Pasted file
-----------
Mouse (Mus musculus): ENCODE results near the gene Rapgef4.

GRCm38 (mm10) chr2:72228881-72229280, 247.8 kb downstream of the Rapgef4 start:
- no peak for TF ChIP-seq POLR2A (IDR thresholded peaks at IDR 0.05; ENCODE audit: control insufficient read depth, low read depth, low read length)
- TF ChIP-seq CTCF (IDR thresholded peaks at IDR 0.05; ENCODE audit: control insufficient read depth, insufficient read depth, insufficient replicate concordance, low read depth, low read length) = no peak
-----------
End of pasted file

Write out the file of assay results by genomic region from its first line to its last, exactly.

Mouse (Mus musculus): ENCODE results near the gene Rapgef4.

GRCm38 (mm10) chr2:72228881-72229280, 247.8 kb downstream of the Rapgef4 start:
- no peak for TF ChIP-seq POLR2A (IDR thresholded peaks at IDR 0.05; ENCODE audit: control insufficient read depth, low read depth, low read length)
- TF ChIP-seq CTCF (IDR thresholded peaks at IDR 0.05; ENCODE audit: control insufficient read depth, insufficient read depth, insufficient replicate concordance, low read depth, low read length) = no peak